One thing that often appeals to us collectors is a sense of order. There’s a strange sense of satisfaction to be gained from identifying something, learning its name, and placing it within a framework. Perhaps it’s a hangover from the Victorian era, which was arguably the great period of classification, or maybe it’s just human nature. Along with their immense visual charm and intricate printed detail, I guess this is one of the reasons why I find pot-lids so appealing.
Pot-lids are one of the earliest forms of visual advertising, being first made in the 1830s and continuing until the 1910s. Makers of all manner of products, from toothpaste to meat paste and the now almost amusing sounding ‘bear’s grease’, (a healthy hair pomade, somewhat like hair gel), would package their wares in small ceramic pots with lids decorated with appealing images that, it was hoped, would help them sell more of their product. The same theory is still in action today, of course. Whilst the pot itself might show the name of the maker, or be otherwise decorated, the lid would bear an image that could often be totally unrelated to the contents.
It’s here that we learn our first lesson. The interest and value is in the lid and the image on it! The rest of the pot doesn’t really matter too much. And, with around 360 known images, there is a veritable smorgasbord of different patterns to choose from. However, enthusiasts have classified them into different categories, and most choose to focus on one area. These include famous personalities, old English scenes, shells, bears, other animals, and the picturesque Pegwell Bay, near Ramsgate in Kent. Bear subjects and Pegwell Bay tend to be the most popular, fetching from under £100 to over £1,000 – a rare ‘Bear’s Grease Manufacturer’ lid with its somewhat gruesome image fetched around £3,000 in 2004. It’s also worth knowing that other subjects that cross collecting areas, such as military personalities, can be highly popular–they just attract different types of collector. The artistic side matters too. Over 120 of the varied designs produced were taken from watercolours by Jesse Austin, and these can have a strong following today.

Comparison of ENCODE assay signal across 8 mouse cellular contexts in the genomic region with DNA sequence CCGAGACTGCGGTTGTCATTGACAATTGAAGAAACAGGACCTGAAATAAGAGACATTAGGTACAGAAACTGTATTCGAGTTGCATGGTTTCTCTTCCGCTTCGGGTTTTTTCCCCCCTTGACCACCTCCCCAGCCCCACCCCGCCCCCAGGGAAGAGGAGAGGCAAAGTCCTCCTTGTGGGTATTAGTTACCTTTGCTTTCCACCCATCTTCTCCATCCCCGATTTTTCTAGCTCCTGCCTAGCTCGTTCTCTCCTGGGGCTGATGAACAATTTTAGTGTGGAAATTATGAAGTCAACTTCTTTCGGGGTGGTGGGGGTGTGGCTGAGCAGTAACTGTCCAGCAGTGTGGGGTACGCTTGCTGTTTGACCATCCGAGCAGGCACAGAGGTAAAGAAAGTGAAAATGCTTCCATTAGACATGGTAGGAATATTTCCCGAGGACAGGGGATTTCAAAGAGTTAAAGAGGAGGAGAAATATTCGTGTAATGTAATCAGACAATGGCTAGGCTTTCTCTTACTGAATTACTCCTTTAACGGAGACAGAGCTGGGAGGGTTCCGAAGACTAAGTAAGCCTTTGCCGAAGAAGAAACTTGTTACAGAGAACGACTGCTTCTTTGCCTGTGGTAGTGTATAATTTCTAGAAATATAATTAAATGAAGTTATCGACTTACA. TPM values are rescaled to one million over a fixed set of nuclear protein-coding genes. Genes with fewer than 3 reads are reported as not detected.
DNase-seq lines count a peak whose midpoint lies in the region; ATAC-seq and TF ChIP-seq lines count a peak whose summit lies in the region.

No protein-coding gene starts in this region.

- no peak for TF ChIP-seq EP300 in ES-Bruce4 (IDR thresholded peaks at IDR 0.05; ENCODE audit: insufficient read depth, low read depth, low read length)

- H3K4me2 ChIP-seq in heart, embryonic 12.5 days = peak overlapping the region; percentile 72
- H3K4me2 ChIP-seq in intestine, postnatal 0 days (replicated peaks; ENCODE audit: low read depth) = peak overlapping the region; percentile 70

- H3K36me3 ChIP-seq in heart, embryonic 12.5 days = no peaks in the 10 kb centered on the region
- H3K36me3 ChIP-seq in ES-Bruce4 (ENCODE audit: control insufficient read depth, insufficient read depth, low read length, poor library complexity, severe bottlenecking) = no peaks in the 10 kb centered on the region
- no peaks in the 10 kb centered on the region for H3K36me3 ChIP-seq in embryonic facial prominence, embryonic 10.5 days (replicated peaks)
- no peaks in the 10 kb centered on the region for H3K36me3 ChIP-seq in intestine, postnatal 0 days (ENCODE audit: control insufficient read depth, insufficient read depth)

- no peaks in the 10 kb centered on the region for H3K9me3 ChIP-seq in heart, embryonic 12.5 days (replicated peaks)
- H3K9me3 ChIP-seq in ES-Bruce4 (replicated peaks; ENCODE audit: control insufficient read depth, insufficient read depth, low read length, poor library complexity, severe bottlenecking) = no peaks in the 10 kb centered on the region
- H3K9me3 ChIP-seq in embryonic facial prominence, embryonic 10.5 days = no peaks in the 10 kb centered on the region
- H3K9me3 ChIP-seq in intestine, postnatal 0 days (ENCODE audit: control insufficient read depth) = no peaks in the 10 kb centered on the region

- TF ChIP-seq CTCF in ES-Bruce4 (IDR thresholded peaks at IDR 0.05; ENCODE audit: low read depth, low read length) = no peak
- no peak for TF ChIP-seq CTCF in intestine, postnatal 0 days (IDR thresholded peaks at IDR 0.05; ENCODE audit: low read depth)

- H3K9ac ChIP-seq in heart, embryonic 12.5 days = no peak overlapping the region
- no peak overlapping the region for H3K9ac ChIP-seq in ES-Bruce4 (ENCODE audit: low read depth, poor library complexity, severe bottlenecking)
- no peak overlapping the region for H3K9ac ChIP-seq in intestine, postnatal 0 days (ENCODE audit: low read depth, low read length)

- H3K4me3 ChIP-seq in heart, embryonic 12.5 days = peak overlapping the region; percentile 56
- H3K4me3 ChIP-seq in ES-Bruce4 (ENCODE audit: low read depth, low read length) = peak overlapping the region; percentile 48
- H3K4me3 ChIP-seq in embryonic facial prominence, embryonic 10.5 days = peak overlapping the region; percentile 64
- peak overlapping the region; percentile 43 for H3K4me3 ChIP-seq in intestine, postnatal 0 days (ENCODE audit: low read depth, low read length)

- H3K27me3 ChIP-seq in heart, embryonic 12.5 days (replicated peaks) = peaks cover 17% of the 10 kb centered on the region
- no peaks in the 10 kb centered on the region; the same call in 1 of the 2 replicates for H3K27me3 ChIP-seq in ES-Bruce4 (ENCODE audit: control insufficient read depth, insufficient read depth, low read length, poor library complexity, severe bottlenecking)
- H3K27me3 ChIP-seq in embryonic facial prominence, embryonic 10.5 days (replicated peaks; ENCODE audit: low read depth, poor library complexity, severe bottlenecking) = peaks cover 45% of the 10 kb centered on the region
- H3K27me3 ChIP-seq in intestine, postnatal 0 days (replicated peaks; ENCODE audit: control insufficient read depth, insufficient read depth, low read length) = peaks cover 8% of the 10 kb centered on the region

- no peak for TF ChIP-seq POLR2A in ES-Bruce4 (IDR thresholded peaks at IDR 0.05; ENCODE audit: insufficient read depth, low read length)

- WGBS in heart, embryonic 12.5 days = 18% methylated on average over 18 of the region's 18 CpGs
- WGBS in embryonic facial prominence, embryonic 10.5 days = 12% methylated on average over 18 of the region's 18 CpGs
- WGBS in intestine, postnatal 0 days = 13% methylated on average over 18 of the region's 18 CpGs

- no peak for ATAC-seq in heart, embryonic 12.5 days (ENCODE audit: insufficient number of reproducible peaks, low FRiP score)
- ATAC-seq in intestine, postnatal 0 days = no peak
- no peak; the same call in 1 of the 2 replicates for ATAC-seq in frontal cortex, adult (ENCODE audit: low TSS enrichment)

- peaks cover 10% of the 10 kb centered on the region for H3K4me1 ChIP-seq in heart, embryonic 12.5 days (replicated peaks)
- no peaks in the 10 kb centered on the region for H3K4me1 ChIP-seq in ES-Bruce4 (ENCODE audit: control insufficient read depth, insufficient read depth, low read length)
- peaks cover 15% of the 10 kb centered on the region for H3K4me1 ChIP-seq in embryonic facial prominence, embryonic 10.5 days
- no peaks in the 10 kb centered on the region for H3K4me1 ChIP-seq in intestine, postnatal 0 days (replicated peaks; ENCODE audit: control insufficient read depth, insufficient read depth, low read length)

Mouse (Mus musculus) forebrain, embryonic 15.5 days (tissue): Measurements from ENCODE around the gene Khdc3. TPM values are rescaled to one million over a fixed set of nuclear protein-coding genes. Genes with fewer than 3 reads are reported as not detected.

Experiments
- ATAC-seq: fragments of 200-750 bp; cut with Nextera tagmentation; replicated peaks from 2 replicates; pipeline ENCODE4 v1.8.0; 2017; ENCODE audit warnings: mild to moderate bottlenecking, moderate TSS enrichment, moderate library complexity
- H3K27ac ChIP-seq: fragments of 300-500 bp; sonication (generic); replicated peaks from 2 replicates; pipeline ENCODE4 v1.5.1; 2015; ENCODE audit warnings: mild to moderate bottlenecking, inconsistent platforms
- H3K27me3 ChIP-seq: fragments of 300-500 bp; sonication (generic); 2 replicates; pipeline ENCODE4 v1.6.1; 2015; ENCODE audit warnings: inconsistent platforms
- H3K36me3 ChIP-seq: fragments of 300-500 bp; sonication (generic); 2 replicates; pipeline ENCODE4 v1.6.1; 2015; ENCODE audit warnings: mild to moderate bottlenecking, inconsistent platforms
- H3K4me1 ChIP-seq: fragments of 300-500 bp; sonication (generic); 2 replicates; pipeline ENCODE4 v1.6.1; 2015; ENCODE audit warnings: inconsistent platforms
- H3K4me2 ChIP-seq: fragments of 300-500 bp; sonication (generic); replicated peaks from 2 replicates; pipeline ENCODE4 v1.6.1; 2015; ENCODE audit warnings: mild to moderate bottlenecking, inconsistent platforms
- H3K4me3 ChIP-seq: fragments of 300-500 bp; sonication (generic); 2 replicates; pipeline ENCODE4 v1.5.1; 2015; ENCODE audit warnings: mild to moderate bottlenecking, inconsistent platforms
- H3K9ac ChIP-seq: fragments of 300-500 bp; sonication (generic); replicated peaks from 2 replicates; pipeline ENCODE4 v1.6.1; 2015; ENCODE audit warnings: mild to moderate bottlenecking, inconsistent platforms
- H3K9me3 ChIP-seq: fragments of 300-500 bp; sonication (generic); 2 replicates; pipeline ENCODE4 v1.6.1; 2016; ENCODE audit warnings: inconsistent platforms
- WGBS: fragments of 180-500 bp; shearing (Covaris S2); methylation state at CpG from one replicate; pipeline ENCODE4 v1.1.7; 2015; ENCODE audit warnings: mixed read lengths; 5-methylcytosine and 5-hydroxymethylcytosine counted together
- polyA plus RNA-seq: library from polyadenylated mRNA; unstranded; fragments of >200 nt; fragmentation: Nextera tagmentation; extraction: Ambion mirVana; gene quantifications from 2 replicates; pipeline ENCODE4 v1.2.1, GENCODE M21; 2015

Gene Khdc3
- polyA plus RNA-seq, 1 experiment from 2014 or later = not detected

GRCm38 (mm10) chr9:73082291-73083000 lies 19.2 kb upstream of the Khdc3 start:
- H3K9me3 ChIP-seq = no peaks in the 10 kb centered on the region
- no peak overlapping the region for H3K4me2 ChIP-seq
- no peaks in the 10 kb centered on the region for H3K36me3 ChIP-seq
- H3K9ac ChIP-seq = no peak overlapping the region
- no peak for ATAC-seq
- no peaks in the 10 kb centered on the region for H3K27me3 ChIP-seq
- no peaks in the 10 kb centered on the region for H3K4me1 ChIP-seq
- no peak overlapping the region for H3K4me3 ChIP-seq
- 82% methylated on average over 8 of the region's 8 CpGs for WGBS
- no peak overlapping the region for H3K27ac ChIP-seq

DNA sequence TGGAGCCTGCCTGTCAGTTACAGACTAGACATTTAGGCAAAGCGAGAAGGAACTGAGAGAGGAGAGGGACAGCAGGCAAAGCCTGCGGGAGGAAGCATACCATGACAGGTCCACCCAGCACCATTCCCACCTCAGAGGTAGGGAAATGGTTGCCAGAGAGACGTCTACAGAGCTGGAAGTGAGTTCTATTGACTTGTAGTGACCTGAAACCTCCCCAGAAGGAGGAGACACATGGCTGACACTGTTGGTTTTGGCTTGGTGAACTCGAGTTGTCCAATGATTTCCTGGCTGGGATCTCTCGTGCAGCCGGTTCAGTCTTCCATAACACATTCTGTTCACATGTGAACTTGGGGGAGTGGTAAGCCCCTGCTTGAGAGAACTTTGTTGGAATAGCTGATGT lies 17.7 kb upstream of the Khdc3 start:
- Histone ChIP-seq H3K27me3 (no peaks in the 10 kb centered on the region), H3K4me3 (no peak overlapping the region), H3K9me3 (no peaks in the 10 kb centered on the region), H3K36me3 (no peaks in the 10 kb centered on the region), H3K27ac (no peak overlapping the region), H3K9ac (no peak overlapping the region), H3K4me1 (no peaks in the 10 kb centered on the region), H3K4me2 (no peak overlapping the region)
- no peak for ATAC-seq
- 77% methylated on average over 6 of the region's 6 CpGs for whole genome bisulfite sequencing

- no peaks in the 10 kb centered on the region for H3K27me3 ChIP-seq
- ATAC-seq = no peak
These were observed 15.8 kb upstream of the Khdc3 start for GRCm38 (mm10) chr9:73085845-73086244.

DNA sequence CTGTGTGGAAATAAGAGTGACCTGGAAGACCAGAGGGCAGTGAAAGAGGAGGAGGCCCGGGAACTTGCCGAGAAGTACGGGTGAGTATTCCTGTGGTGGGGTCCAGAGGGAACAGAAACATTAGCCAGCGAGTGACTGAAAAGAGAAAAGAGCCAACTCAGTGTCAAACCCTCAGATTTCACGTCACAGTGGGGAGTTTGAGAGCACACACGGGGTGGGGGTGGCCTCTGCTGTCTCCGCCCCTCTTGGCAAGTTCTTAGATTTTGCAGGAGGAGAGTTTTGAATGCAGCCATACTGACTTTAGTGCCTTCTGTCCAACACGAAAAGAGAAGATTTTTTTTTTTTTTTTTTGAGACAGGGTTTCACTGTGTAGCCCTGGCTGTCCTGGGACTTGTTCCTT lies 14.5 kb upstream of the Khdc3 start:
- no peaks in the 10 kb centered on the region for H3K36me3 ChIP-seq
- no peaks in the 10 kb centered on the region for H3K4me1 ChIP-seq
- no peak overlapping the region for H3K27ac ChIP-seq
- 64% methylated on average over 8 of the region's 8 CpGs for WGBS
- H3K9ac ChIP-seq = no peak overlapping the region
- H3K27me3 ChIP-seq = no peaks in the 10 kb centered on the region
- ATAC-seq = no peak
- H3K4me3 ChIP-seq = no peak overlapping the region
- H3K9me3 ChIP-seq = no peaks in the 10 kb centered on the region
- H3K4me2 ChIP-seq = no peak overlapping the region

Perhaps unsurprisingly, the centre of production for pot-lids was in the ceramic heartland of ‘The Potteries’, in Staffordshire. A number of makers produced them, including F. & R. Pratt, T.J. Mayer, J.Ridgway and Brown-Westhead & Moore, with the former perhaps being the most prolific. Like the pot itself, the maker doesn’t make much difference to value or desirability, but it’s always nice to know, even though you’ll need a reference book to help out.
Dating is a tricky subject, and it is near impossible to date a pot-lid precisely. Of course, if a lid commemorates a certain event, such as the Great Exhibition of 1851, one can say that it was produced around, but generally after, that year. Other pointers are based around shape and weight, but a number of other factors can apply. Colour came in during the early 1840s–beforehand most lids were monochrome. Earlier lids, from before 1860 tend to be flat (ter) and light in weight, being made from thinner pottery. Screw threads also generally indicate an early example. These also tend to have the best, and strongest, colouring and are often decorated with bear or Pegwell Bay subjects. Lids from the middle period of the 1860s to the mid 1870s tend to be more domed in profile and heavier in weight, whilst lids dating from after this tend to be yet heavier. The very latest lids, made from c1890 to the 1910s tend to be heavier still and are sometimes flat. The best advice here is to handle a few examples at a specialist dealer, auction house or, better, a club event where you’ll also be able to pick up all sorts of useful advice and tips.